By the time his career ended, Frank Sinatra had become the avatar of 1960s’ “Rat Pack” cool. An American original. An institution.
His career took off in the early years of World War II when his smooth, mournful crooning thrilled socks off of bobby-soxers. But within a very few years, his career suddenly veered into the weeds.
Part of the problem was that smoking and booze had deepened his voice. Once known as “The Voice,” he was derided as “The Gargle.”
It didn’t help that he kept popping up in the headlines, and not in a good way. In 1946, on a visit to Cuba, Sinatra was seen shaking hands with the mobster, Lucky Luciano. In 1947, he briefly left his wife and children, Nancy, age seven, and Frank Jr., age four, for Lana Turner. His former bobby-soxer fans, now entering their twenties, were appalled.
But at Ciro’s on April 9, 1947, Sinatra caused another uproar when he was arrested after taking a swing at columnist Lee Mortimer.
Here’s how the incident was described Modern Television & Radio in December 1948, by Barry Ulanov, editor of Metronome Magazine:
It’s hard to say whether Sinatra should be criticised, or not, for landing a sock on the jaw of columnist Lee Mortimer in Ciro’s. Even if the sock also landed him in the headlines again–and almost in the hoosegow!
It seems that Mortimer allegedly murmured a slurring remark as he passed Frank. Apparently the remark did no credit to minority groups — reflecting on the nationality to which Frank belongs. The Italians.
Anyhow, Frankie’s bellicose nature — which he had kept under remarkable restraint since his stormy, fight-ridden Tommy Dorsey days — asserted itself. He let go with a wallop. He ended up in Court, finally settled privately the assault and battery charges brought against him by Mortimer. But there was no settling the unfavorable glare of his name spread out again on the front pages of the nation’s newspapers.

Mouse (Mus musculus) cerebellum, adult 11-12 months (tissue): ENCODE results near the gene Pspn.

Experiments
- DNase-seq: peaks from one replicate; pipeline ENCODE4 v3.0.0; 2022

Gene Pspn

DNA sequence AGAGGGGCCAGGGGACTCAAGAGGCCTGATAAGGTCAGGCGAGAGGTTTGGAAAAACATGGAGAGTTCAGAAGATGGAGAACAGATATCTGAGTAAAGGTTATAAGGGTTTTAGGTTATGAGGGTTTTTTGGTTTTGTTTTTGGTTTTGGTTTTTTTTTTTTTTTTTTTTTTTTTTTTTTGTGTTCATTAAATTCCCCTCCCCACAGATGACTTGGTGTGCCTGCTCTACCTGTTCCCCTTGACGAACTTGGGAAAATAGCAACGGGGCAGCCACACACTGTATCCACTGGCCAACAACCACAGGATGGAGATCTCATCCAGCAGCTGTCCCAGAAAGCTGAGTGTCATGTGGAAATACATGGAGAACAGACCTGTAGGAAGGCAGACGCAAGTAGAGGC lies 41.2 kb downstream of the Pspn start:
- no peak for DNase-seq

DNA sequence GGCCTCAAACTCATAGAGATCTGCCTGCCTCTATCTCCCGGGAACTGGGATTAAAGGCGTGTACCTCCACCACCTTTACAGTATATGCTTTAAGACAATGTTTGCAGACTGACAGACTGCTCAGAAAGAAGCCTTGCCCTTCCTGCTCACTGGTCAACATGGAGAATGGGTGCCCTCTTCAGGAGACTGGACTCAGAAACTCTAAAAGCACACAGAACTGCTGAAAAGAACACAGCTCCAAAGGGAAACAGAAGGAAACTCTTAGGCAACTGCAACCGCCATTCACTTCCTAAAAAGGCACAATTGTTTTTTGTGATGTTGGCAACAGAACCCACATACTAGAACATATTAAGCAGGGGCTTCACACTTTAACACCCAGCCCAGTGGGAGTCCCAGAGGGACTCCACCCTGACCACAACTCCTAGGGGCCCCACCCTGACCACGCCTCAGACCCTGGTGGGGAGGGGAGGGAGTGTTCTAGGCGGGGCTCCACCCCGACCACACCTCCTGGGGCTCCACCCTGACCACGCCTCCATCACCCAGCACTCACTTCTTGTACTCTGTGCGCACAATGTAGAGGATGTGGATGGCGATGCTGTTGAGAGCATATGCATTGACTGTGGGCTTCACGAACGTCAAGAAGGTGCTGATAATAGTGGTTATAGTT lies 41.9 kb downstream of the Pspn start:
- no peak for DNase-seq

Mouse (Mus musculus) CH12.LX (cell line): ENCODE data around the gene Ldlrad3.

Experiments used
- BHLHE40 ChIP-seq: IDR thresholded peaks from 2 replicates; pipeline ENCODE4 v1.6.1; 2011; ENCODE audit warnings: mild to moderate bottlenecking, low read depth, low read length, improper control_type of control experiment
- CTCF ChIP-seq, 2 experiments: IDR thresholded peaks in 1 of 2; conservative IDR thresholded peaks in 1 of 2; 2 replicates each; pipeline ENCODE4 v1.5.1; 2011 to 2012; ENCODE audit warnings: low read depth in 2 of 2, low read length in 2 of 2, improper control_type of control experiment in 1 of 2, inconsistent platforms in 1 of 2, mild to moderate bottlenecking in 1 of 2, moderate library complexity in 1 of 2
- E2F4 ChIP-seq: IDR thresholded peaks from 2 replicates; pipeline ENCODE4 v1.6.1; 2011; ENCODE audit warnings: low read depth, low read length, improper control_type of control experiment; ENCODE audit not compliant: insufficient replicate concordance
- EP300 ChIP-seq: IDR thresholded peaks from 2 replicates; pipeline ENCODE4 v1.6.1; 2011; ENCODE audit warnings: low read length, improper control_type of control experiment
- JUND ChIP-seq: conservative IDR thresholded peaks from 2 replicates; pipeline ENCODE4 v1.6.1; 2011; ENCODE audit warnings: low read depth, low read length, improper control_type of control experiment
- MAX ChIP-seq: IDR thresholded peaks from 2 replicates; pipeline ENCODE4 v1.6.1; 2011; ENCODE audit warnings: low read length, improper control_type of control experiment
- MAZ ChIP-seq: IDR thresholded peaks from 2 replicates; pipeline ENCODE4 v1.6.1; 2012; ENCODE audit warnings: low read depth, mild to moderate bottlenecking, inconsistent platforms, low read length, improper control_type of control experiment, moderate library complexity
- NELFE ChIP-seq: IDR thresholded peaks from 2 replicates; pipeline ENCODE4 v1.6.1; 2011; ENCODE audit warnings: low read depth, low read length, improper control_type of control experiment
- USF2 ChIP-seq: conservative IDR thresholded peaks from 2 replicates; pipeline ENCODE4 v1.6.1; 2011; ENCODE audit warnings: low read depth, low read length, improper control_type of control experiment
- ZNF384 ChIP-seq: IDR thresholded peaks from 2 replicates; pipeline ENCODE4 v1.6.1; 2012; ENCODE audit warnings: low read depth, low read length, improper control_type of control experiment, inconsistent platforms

With the Mortimer mess, though, Frankie’s hard luck year came to an end. That is, as far as gossip and scandal. But the stress and strain of publicity and the notoriety had apparently taken its toll.
The slurr was “Dago,” but that was not the only shot Mortimer took at Sinatra. According to Anthony Fiato at Hollywood Goodfella, Mortimer also accused Sinatra of having ties to a well-known mob figure in Los Angeles:
The mobster in question was my Mafia cohort, Johnny Roselli. Mob boss Sam Giancana told Sinatra to consider Roselli his eyes and ears. Sinatra was one of the sponsors for Johnny’s membership in the Friars Club.
Lee Mortimer, Sinatra’s sluggee, wrote for The New York Daily Mirror, a Hearst paper. He was also the author, with Jack Lait, of New York: Confidential!, a bestselling guide to underground places and activities in post-war Big Apple. Other than hating on Italians, it’s unclear what Mortimer’s beef with Sinatra was.
When the FBI released its files on Sinatra not long after he died in May 1998, researchers found an item that indicated that that Mortimer had a conversation about Sinatra with Clyde Tolson, the very close associate (many say life partner) of FBI Director J. Edgar Hoover, a few months after the incident at Ciro’s. According to researchers who examined the files “Tolson steered Mortimer to the right place for information on Sinatra’s 1938 arrest on seduction charges, involving an affair with a married woman. Mortimer turned over a picture of Sinatra and another man, taken in Cuba, in hopes the FBI could identify the man as a mobster.”
Among the documents in Sinatra’s file was a mug shot taken in 1938 after he’d been arrested on a charge of seduction in Bergen County, N.J. The charge was later dropped.